At this point it’s not exactly controversial to say that Disney is the king of the box office. Of all the movies that have grossed $1 billion or more at the global box office, the vast majority are from Disney franchises. It seems like the Mouse House can do little wrong, with its hits running the gamut of genre and style. However, there is one genre that Disney has had a much harder time cracking: science fiction.
To be clear, I’m not talking about Star Wars or even the more sci-fi focused parts of the Marvel Cinematic Universe. Those movies are obviously big successes, but the fact that Disney had had to buy other companies to find success in the sci-fi space actually helps prove the point. Basically every original sci-fi movie from Walt Disney Studios and Walt Disney Animation has struggled to find an audience, even though a lot of the movies aren't actually bad.
Disney’s Early Live Action Science Fiction Movies Really Struggled
While the definition of science fiction, like fantasy, can be a little flexible, one of Disney’s first true sci-fi movies was actually something of a success. Escape to Witch Mountain told the story of aliens (who looked like normal children) trying to find their way home. It’s a simple movie that doesn’t look much like a science fiction film beyond the premise, but it was successful enough to earn a sequel. Unfortunately, that sequel wasn’t as big and the burgeoning franchise died. An attempt to reboot Witch Mountain in 2009 with Dwayne Johnson was equally unsuccessful.
Disney’s first attempt at a real hard sci-fi movie, with spaceships, robots and all, came at the same time a lot of similar projects did, about two years after the release of Star Wars. Basically every studio tried to recreate that magic, and Disney’s attempt to break into science fiction was The Black Hole. The movie has all the elements that we would expect from a movie set in deep space, but where Star Wars was a film full of excitement, most would describe The Black Hole as boring. It did not work out.
The next notable science fiction film from Disney is the iconic Tron. And to be sure, the movie is iconic. Today it's seen as potentially one of the best sci-fi movies of all time. At the very least, it's a cult classic, but part of what defines a cult classic is that it’s a movie that isn’t widely embraced by the audience. Tron was reasonably well reviewed in its day, and its reputation has only grown over the decades, but the movie was not successful at the box office. In fact, it was considered a flop for years. Eventually interest grew to the point that sequel Tron: Legacy was made, and while it performed better than its predecessor, Tron 3 never got off the ground. A third Tron may still happen, but it's been a long and tough road for the one sci-fi property that can even be called a Disney franchise.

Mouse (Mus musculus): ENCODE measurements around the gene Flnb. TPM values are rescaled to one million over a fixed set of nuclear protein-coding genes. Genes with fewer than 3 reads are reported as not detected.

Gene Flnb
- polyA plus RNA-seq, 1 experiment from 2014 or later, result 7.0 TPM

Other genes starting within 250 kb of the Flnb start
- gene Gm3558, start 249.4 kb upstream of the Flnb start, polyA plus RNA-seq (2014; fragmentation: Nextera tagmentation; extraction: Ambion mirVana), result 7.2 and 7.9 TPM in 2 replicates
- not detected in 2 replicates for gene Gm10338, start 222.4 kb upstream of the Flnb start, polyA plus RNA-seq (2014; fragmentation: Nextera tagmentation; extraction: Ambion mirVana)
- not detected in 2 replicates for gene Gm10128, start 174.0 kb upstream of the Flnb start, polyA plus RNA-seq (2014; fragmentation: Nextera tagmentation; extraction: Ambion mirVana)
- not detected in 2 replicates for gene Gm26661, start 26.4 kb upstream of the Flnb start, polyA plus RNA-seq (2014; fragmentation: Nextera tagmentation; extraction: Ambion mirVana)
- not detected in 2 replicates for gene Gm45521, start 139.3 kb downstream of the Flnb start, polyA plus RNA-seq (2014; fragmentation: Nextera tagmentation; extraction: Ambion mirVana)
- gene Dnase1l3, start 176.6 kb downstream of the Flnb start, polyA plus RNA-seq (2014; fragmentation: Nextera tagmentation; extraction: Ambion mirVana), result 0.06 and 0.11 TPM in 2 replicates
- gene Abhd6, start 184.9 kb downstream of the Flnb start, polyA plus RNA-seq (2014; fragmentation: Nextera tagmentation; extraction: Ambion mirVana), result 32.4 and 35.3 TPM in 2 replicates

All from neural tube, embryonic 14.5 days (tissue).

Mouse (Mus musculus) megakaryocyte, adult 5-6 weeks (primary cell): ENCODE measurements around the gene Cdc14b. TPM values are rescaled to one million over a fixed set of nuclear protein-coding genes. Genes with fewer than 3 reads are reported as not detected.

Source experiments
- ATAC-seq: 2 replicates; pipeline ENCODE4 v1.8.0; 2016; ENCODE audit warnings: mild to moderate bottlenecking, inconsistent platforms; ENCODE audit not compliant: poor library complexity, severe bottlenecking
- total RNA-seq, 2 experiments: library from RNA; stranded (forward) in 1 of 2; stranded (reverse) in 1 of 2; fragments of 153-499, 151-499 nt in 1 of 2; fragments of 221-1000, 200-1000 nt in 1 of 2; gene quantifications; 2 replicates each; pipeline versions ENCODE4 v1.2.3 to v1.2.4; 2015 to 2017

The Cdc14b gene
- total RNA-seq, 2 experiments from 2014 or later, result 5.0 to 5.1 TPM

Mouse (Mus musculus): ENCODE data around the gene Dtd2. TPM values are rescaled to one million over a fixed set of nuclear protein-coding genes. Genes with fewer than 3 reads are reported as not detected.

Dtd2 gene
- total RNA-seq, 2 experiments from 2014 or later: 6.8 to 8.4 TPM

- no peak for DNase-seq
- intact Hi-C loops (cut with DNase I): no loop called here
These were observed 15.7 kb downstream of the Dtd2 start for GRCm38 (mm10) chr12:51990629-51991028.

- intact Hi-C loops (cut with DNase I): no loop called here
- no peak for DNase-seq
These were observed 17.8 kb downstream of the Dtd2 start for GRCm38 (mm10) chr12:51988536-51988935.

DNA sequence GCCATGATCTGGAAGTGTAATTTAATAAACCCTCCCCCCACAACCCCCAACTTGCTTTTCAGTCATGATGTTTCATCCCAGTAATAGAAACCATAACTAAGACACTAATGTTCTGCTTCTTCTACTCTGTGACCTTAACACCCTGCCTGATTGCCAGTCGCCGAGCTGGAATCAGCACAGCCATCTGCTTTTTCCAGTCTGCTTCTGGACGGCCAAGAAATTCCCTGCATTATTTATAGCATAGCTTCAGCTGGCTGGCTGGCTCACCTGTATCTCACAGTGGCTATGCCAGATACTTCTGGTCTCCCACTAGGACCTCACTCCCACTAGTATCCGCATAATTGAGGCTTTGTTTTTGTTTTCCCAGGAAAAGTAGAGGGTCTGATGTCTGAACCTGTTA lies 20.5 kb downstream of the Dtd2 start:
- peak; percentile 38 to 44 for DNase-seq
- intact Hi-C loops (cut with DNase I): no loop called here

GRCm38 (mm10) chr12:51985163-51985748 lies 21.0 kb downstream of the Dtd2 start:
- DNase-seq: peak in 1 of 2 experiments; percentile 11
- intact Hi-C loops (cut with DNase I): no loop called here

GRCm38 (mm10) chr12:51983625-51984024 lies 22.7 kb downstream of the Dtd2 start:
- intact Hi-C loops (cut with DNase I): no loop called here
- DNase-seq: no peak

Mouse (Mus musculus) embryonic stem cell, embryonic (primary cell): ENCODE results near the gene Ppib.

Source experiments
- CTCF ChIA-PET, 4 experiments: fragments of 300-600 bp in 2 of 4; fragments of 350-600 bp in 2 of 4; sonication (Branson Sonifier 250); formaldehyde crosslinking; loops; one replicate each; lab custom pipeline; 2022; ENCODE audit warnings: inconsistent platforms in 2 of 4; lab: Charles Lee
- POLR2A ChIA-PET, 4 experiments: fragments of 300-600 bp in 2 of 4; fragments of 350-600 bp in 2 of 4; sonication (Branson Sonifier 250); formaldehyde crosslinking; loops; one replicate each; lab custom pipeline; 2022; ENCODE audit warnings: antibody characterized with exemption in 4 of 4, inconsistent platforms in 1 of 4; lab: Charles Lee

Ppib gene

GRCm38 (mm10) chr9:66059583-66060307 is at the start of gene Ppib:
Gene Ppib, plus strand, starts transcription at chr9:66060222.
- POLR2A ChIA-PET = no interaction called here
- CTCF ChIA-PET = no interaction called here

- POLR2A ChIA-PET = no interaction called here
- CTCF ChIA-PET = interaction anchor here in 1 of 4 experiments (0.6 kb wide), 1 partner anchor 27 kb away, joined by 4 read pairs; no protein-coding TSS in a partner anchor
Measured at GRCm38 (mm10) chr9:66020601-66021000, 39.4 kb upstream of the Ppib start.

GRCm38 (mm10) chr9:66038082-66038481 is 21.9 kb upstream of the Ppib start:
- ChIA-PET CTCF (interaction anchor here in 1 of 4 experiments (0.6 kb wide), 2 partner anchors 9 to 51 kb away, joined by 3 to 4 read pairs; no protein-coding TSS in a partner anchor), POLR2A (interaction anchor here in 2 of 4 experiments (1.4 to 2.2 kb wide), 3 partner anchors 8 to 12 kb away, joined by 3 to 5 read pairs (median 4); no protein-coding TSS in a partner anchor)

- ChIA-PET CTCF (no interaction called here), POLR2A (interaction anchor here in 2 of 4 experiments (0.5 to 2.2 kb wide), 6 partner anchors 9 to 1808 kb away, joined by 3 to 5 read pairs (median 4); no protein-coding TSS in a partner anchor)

Walt Disney Animated Sci-Fi Hasn’t Had Much Better Luck
For decades, the name Disney was synonymous with animation, and in animation, you can do pretty much anything. That would seemingly make science fiction an easy opportunity, but that has not been the case. The few times Disney has gone into outer space in science fiction for something animated, it has gone about as well as live action.
Treasure Planet was a movie directed by John Musker and Ron Clements, the duo who directed such hits as The Little Mermaid and Aladdin. Treasure Island in space was their passion project, as it was a movie they’d been trying to make for years, but the rest of the studio had no faith in it. The weekend after Treasure Planet debuted to a rough box office performance, the studio announced it was taking a tax write off on the film. It’s one of Disney's most famous flops.